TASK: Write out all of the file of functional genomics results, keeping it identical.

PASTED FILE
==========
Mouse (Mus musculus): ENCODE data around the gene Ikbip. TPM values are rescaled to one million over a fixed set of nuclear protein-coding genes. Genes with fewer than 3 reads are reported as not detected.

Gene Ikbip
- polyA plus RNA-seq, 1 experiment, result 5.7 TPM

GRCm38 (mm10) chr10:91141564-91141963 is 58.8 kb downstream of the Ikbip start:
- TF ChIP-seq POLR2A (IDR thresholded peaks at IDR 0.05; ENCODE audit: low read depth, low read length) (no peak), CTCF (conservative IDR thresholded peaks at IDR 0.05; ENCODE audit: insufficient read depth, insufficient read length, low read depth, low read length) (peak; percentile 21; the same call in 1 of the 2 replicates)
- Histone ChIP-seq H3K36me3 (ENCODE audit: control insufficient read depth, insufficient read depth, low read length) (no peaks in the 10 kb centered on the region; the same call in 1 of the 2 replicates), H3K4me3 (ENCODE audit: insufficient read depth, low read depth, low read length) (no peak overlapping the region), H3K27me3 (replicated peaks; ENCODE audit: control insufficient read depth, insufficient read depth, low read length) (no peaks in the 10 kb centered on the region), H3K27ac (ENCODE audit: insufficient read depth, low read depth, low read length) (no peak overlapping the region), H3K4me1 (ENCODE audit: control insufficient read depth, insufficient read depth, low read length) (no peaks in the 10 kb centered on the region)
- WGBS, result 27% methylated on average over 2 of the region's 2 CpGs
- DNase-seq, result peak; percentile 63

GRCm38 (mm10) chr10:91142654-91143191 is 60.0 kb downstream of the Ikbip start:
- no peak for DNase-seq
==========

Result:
Mouse (Mus musculus): ENCODE data around the gene Ikbip. TPM values are rescaled to one million over a fixed set of nuclear protein-coding genes. Genes with fewer than 3 reads are reported as not detected.

Gene Ikbip
- polyA plus RNA-seq, 1 experiment, result 5.7 TPM

GRCm38 (mm10) chr10:91141564-91141963 is 58.8 kb downstream of the Ikbip start:
- TF ChIP-seq POLR2A (IDR thresholded peaks at IDR 0.05; ENCODE audit: low read depth, low read length) (no peak), CTCF (conservative IDR thresholded peaks at IDR 0.05; ENCODE audit: insufficient read depth, insufficient read length, low read depth, low read length) (peak; percentile 21; the same call in 1 of the 2 replicates)
- Histone ChIP-seq H3K36me3 (ENCODE audit: control insufficient read depth, insufficient read depth, low read length) (no peaks in the 10 kb centered on the region; the same call in 1 of the 2 replicates), H3K4me3 (ENCODE audit: insufficient read depth, low read depth, low read length) (no peak overlapping the region), H3K27me3 (replicated peaks; ENCODE audit: control insufficient read depth, insufficient read depth, low read length) (no peaks in the 10 kb centered on the region), H3K27ac (ENCODE audit: insufficient read depth, low read depth, low read length) (no peak overlapping the region), H3K4me1 (ENCODE audit: control insufficient read depth, insufficient read depth, low read length) (no peaks in the 10 kb centered on the region)
- WGBS, result 27% methylated on average over 2 of the region's 2 CpGs
- DNase-seq, result peak; percentile 63

GRCm38 (mm10) chr10:91142654-91143191 is 60.0 kb downstream of the Ikbip start:
- no peak for DNase-seq